Zoe Lister Jones as Rochel, and Francis Benhamou as Nasira

This isn’t intended to be a movie review, but I have to tell you – go watch this film. It’s not a Christian movie (which I think is implied if you just read the previous paragraph) but it’s poignant and sweet and investing. I’d be hard-pressed to name a better-acted movie from recent years.

The movie’s tagline is “Friendship has no religion.” It makes a valid and much-needed point about loving others, even when you don’t agree with them. The two girls respect each other unconditionally, even in the face of ignorance and disdain, and their commitment is touching.

That said, it made me think about something.

In one scene, Nasira accompanies Rochel to a cemetery, where she prays for guidance and speaks to a passed relative, presumably a grandparent. As she sways on the spot and whispers, holding her scriptures, Nasira stands behind, respectful and quiet.

I wondered to myself, “What is Nasira thinking, right now?”

If she really believes that her beliefs are true, then she believes that Rochel’s are wrong. If they are friends, then Nasira cares about her. And if she cares about her, she cares about her eternal standing.

If that’s all true, then there’s a logical disparity; Nasira is respectfully sitting back, watching her friend engage in activities which she believes are wrong and which lead away from eternal peace.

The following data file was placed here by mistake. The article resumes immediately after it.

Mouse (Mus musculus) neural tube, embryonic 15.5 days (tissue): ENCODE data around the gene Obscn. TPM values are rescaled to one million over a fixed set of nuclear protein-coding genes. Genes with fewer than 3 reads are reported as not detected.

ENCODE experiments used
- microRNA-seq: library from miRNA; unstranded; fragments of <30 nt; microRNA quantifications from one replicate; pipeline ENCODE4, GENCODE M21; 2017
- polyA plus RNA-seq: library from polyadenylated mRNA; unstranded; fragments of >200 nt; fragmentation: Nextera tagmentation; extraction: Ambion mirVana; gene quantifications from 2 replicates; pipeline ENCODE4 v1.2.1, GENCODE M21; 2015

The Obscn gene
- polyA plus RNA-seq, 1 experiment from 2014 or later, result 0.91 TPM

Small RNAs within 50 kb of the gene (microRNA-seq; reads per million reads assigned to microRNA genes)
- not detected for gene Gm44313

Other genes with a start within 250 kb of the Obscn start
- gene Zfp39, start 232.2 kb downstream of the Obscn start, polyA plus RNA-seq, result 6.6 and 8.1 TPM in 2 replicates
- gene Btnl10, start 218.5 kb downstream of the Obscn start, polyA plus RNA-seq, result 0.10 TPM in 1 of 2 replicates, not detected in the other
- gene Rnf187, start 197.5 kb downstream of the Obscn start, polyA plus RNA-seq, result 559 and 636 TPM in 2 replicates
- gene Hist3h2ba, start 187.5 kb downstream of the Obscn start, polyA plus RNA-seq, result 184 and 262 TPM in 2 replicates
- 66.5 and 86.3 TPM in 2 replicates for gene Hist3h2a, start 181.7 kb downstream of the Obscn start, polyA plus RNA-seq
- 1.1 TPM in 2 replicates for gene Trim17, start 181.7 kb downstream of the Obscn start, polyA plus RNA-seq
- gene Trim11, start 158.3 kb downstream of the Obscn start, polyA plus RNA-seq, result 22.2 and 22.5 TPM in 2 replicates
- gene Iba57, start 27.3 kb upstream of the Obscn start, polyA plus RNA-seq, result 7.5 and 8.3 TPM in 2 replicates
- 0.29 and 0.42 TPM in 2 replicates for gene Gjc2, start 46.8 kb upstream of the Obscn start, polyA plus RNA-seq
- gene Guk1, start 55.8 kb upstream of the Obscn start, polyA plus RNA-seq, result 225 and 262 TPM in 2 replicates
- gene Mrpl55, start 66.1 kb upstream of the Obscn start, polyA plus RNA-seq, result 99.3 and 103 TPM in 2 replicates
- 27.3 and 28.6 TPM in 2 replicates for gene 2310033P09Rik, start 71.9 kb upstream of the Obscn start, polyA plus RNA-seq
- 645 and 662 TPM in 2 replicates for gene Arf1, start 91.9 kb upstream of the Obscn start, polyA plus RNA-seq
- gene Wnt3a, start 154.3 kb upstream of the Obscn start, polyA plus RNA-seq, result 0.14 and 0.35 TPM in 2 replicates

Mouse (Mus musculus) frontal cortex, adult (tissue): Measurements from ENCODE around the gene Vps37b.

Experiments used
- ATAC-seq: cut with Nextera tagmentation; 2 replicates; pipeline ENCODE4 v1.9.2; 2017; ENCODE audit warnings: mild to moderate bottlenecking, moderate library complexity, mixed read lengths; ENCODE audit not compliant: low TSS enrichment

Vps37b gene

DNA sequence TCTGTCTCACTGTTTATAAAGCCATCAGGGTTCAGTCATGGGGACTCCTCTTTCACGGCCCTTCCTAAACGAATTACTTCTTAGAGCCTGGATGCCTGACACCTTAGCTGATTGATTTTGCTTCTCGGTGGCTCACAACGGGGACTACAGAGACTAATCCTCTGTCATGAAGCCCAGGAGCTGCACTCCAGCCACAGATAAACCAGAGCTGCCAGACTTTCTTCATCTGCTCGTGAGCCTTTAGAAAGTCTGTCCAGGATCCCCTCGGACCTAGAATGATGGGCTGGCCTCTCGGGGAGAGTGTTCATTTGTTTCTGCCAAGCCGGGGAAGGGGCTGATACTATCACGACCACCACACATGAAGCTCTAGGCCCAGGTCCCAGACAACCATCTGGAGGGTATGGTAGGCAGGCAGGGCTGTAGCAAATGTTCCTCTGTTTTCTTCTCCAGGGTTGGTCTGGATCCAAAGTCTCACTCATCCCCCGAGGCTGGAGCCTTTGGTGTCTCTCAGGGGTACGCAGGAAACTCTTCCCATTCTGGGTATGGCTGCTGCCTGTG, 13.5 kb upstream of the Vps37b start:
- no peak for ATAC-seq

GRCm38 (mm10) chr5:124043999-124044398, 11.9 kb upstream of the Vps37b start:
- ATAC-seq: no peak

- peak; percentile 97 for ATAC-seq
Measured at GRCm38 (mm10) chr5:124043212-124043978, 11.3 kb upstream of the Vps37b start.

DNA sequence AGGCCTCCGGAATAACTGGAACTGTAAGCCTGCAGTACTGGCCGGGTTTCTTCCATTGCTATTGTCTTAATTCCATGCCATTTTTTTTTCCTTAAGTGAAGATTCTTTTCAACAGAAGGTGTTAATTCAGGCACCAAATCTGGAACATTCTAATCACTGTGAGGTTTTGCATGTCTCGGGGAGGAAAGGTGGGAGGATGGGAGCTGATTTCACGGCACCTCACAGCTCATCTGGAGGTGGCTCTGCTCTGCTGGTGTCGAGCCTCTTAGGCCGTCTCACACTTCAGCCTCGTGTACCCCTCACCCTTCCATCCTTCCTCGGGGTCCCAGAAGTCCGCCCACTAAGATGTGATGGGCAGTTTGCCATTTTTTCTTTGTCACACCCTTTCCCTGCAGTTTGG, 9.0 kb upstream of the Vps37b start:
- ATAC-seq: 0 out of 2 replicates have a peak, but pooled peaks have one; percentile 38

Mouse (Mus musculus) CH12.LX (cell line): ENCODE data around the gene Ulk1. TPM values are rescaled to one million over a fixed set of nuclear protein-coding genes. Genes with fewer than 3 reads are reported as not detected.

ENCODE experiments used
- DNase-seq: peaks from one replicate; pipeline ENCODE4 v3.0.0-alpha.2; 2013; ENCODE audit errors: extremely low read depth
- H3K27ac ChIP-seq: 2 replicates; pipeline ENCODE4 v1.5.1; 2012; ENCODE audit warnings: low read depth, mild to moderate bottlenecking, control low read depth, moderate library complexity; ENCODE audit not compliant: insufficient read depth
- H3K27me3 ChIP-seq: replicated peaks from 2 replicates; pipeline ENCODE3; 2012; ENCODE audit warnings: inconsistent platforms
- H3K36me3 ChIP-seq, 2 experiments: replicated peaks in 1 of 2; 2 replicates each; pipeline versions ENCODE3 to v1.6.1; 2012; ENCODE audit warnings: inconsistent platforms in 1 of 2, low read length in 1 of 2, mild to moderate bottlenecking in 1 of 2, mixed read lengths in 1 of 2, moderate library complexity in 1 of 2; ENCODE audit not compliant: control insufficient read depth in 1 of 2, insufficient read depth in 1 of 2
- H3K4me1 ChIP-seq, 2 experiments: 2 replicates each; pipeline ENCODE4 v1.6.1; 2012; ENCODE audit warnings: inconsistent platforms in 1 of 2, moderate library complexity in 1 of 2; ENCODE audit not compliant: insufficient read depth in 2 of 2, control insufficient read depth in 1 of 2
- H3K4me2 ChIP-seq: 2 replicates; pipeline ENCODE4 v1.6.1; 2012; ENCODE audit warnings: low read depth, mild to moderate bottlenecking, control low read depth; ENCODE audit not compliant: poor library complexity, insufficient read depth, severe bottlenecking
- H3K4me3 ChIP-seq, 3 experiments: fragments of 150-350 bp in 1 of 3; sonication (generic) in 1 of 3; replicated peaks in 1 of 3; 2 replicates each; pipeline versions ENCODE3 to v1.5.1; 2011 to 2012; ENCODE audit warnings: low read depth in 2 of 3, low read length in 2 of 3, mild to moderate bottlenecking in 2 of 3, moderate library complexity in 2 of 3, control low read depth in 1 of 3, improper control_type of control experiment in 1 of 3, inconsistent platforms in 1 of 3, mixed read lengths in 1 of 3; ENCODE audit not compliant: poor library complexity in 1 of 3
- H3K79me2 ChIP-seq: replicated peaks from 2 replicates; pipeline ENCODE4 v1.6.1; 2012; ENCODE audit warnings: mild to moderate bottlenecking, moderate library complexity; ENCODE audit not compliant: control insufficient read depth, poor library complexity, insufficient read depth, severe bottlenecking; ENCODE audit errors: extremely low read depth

Maybe she is open to the possibility that Rochel’s religious concepts are right, and her own are wrong. But if she’s not sure, then why is she submitting to an arranged marriage? Why is she wearing a hijab?

It doesn’t make sense.

A person who believes that salvation only comes one way cannot have peace about a loved one not believing in that way. They can love that person – and in fact, they must. But that is something different. When Rochel prayed over a grave, it wasn’t the right time for Nasira to pipe up and correct her. That wouldn’t have been loving.

But there should have been a time when the girls expressed how they really felt about each other’s religions. People of opposing beliefs can easily have respectful, meaningful, and loving conversations about those beliefs. I know. I’ve done it. In fact, to not bring up that conversation is the opposite of loving.

I am not saying that Nasira should be hounding Rochel until she gives in, or vice versa. Let’s say Rochel and Nasira had a heart-to-heart about what they believed, each hoping the other would convert, but not pressing, and both girls decided to stay committed to their religions. Okay. Maybe you have had a conversation like that. Okay. Cause here’s the thing; it’s their choice.